ויקח מאבני המקום . . . ויקח את האבן

And he took from the stones of the place . . . and he took the stone.

Genesis 28:11, 18

The Tosafot wrote (Hulin 91b) that the simple explanation (contrary to that offered by Rashi) is not that Jacob took many stones which, miraculously, were combined into one, but that he took a single stone from the stones of the place. However, if that were the proper interpretation, it would be hard to understand why the Sages inferred from the verse that, all the stones having been gathered into one place, each one saying, “let this righteous one lay his head upon me,” were combined into a single stone. The more reasonable interpretation would have been that Jacob took the single stone he had taken earlier, not that many stones had miraculously combined into one. But it appears that the Sages did not infer that a miracle occurred to explain why the verses were contradictory, rather the difficulty that concerned them was why, if many stones had been available, it being written “ויקח מאבני המקום”, Jacob specifically chose as a monument the very stone upon which he had laid his head, a stone used for a mundane purpose, when it would have been preferable to take a stone never previously used by anyone, thereby offering greater homage to Heaven. They therefore posited that the stones of the place were transformed miraculously into a single stone, so that no other stone was left for Jacob to choose. And the proof that this is so is that if the basis for the inference were a contradiction between the two verses, as is usually supposed, why was it said that all the stones of the place gathered together?  Was it not, as Rashi comments on the verse in the Torah, Jacob who took some stones and arranged them as a kind of border around his head, in which case, it was only the stones already selected by Ya’akov that had argued. So, it must be that all the stones of the place were arguing and were then transformed into a single stone. And according to the Kabbalists, who say that these stones were from the altar upon which Isaac had been bound by Abraham, all the stones desired Jacob to lay his head upon them. One could further say that Jacob was inspired to use that stone as a pillar owing to his modesty, not believing himself sufficiently holy for the stones to have been arguing and for a miracle to be performed to transform them into a single stone for his sake. Instead, he attributed the argument and the miracle to the desire of the stones to be part of the pillar that they expected him to set up.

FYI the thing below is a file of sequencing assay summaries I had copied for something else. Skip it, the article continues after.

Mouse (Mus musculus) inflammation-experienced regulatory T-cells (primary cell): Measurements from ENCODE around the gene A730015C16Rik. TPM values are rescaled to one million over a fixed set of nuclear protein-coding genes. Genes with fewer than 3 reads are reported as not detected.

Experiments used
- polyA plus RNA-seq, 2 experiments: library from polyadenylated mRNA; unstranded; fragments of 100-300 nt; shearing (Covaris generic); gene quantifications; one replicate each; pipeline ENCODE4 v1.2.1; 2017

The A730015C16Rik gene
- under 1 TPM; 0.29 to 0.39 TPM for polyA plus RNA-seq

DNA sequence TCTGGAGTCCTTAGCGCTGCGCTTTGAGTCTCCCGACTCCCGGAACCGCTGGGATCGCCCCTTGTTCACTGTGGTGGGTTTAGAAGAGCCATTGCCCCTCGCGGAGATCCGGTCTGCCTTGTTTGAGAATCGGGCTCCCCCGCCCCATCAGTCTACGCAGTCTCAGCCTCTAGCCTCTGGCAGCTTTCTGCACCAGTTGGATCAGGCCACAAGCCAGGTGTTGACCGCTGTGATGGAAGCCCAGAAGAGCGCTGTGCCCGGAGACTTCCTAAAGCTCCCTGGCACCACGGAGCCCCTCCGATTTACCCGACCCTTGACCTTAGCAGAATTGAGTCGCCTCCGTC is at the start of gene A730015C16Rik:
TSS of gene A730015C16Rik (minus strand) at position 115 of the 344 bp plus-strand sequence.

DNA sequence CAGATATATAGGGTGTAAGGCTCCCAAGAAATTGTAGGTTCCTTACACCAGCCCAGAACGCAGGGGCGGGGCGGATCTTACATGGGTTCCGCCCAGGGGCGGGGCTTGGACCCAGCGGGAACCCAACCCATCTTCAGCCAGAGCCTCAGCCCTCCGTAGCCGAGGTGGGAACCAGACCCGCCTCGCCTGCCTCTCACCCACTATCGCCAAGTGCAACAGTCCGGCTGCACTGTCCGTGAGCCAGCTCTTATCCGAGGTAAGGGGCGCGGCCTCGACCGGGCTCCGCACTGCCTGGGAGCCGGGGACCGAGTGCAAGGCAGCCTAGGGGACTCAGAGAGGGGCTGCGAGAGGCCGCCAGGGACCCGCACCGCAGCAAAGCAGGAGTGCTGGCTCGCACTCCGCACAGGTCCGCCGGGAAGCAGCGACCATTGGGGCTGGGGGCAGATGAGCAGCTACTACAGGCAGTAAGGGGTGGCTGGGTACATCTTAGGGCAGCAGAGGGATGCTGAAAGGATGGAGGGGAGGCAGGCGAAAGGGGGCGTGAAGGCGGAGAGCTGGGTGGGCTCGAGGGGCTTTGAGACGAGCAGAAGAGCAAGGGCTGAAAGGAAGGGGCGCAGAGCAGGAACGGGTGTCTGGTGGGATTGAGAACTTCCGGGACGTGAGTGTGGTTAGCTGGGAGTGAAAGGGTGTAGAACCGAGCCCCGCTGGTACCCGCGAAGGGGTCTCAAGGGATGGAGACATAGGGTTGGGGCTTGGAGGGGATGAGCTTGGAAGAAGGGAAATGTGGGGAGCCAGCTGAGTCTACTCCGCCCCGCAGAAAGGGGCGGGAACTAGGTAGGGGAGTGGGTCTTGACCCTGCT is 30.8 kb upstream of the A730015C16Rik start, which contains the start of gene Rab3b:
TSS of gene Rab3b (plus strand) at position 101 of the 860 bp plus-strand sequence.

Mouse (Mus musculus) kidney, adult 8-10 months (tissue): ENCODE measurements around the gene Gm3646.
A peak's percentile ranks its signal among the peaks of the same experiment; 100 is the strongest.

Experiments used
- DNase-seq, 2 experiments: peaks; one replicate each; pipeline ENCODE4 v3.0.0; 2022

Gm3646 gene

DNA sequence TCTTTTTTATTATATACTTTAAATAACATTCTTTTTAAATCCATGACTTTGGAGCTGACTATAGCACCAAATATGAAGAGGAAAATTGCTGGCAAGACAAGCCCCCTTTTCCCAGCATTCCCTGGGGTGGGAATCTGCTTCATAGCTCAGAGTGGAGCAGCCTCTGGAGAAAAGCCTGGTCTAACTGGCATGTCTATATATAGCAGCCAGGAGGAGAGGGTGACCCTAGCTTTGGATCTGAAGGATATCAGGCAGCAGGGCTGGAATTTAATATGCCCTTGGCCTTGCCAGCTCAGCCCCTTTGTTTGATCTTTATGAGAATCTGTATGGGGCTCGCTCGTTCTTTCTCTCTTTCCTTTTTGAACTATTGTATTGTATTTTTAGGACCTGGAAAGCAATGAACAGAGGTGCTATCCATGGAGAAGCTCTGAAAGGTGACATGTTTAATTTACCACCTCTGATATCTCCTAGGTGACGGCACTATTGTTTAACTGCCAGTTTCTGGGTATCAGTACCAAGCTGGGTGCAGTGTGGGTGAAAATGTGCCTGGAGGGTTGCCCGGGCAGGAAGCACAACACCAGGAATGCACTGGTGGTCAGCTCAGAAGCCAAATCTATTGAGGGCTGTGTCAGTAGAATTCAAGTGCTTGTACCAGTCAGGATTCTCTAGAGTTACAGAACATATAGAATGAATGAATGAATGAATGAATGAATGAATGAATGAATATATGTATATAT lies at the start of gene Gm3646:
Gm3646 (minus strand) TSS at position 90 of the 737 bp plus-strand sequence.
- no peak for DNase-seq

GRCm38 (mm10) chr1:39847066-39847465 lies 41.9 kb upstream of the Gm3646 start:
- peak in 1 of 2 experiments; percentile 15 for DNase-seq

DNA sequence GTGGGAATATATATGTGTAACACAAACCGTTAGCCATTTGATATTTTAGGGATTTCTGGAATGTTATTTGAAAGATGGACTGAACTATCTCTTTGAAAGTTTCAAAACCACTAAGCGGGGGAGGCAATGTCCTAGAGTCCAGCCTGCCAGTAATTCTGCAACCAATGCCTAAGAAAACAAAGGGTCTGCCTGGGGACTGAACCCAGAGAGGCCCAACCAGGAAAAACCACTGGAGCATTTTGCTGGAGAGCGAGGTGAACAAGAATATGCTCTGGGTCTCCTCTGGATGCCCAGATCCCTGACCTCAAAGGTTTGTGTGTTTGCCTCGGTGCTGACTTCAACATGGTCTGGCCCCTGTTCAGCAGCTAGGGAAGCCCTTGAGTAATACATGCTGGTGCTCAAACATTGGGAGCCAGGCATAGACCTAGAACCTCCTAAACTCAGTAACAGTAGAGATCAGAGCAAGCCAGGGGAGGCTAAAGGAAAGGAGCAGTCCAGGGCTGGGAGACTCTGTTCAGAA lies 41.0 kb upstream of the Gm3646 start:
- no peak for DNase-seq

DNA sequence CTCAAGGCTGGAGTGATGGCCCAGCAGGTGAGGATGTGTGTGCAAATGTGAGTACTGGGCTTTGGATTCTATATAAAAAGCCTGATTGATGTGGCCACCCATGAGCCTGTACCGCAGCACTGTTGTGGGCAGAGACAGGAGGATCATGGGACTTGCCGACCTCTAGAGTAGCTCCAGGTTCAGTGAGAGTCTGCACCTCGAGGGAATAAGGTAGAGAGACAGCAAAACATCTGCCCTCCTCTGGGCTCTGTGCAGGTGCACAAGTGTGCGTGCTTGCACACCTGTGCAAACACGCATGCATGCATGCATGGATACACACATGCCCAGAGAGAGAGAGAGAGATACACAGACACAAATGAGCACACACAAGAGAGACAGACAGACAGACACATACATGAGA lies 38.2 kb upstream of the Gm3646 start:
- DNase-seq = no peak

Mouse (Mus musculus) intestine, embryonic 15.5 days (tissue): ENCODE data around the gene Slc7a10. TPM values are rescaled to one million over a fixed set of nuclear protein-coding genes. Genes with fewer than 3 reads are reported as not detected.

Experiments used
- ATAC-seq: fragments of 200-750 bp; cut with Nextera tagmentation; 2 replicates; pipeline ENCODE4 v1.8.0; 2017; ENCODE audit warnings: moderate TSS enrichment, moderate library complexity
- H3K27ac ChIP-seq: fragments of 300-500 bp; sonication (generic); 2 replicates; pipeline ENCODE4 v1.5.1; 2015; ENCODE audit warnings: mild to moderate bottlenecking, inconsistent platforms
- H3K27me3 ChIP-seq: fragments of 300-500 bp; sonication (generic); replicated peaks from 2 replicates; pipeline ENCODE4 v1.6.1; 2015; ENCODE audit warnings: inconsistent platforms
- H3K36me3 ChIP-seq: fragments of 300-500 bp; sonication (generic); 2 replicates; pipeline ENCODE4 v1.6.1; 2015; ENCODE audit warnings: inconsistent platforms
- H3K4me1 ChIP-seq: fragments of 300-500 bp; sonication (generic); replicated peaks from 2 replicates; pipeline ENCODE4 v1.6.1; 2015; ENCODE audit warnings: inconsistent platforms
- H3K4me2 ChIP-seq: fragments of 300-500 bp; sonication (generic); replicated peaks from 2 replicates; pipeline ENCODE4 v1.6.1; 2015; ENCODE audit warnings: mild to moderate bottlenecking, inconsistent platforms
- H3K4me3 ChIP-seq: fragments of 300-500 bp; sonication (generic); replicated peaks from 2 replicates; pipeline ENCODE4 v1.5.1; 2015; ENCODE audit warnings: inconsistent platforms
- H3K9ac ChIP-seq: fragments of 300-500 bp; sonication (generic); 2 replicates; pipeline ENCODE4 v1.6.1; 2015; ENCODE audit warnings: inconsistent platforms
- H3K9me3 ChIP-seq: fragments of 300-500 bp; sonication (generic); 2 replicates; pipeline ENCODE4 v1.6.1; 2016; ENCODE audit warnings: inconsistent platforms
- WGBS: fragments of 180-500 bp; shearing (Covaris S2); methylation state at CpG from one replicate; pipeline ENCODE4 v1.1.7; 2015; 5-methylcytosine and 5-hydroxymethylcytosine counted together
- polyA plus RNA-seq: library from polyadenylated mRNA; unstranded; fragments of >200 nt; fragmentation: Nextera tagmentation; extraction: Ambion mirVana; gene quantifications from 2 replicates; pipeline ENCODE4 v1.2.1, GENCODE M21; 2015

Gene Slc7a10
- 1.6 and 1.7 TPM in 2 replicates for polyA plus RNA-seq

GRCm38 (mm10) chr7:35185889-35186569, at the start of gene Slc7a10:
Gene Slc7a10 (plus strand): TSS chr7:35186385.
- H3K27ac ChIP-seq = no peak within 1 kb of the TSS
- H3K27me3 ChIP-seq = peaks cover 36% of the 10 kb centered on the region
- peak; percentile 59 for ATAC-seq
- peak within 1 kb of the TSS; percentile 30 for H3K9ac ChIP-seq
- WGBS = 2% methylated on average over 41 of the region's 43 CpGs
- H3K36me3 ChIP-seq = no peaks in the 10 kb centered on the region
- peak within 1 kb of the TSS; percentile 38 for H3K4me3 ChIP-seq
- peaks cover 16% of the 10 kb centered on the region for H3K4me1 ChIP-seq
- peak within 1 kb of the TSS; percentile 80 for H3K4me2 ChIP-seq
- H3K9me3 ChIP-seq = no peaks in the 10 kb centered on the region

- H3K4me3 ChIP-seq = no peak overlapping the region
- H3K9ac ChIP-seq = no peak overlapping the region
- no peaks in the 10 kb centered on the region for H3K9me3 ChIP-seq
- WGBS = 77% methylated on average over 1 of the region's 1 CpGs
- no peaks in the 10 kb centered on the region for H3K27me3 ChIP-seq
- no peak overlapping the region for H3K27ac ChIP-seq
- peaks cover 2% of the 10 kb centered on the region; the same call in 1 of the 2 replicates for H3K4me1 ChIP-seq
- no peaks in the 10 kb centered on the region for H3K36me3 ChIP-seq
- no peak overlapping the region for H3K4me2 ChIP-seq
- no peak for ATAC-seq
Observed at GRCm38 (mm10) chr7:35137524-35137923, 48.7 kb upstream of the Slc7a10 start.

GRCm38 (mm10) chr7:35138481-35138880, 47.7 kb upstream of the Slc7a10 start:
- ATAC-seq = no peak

And with this Aggadah I would explain in a pleasant way Jacob’s words “והאבן הזאת אשר שמתי מצבה יהיה בית אלוקים” (and this stone which I set up as a pillar shall be God’s house(. (See the commentaries of Rashi and the Ramban.)  According to what I said previously, one could say that a pillar was prohibited when the Torah was given, as it is written, “לא תקום לך מצבה” (thou shalt not set up for thyself a pillar). But the Sages said that although a pillar was beloved in the time of the Patriarchs, it was despised later, the idolaters having prescribed it as the manner of offering sacrifices. But this is very difficult, the idolaters having built many altars, as it is written (Deuteronomy 12:3) “ונתצתם את מזבחותם” (and ye shall uproot their altars), and we also see that Balam built many altars. Moreover, the procedure of offering a sacrifice was followed in idolatry, as it is written “למען לא יזבחו עוד לשעירים” (so that they should not sacrifice further to the satyrs), the only difference between our method of sacrifice and theirs being that they sacrificed to demons, not to the Deity, while we sacrificed to Heaven, to the blessed Ein Sof, with the intent prescribed by the Torah. If so, what was the difference between a pillar and any other altar? The difference, as Rashi explains, is that a pillar is a single stone and an altar is made from many stones, so that all the stones, having been combined into one, the pillar that Jacob set up had the status of an altar, not a pillar. Jacob therefore said, “this stone which I have set up as a pillar will be fitting to be the House of God even after the Torah is given.” And in truth, a pillar was always offensive to God for an unknown reason, but the pillar of Jacob was different, because, having been combined from many stones into one, it was like an altar.  (דור רביעי)

והאבן הזאת אשר שמתי מצבה יהיה בית אלוקים

And this stone which I have set up as a pillar shall be God’s house.

Genesis 28:22

See Rashi and the Ramban, who, each in his own way, explains the words “יהיה בית אלוקים” (shall be God’s house). But one sees immediately that their explanations are forced. And see how Rashi, the Ramban, and Ibn Ezra, commenting on the verse in porashat Shoftim (Deuteronomy 16:22), “ולא תקים לך מצבה אשר שנא ה’ אלוקיך” (Neither shalt thou set thee up a pillar, which the Lord thy God hateth) explain how Jacob could have erected a pillar.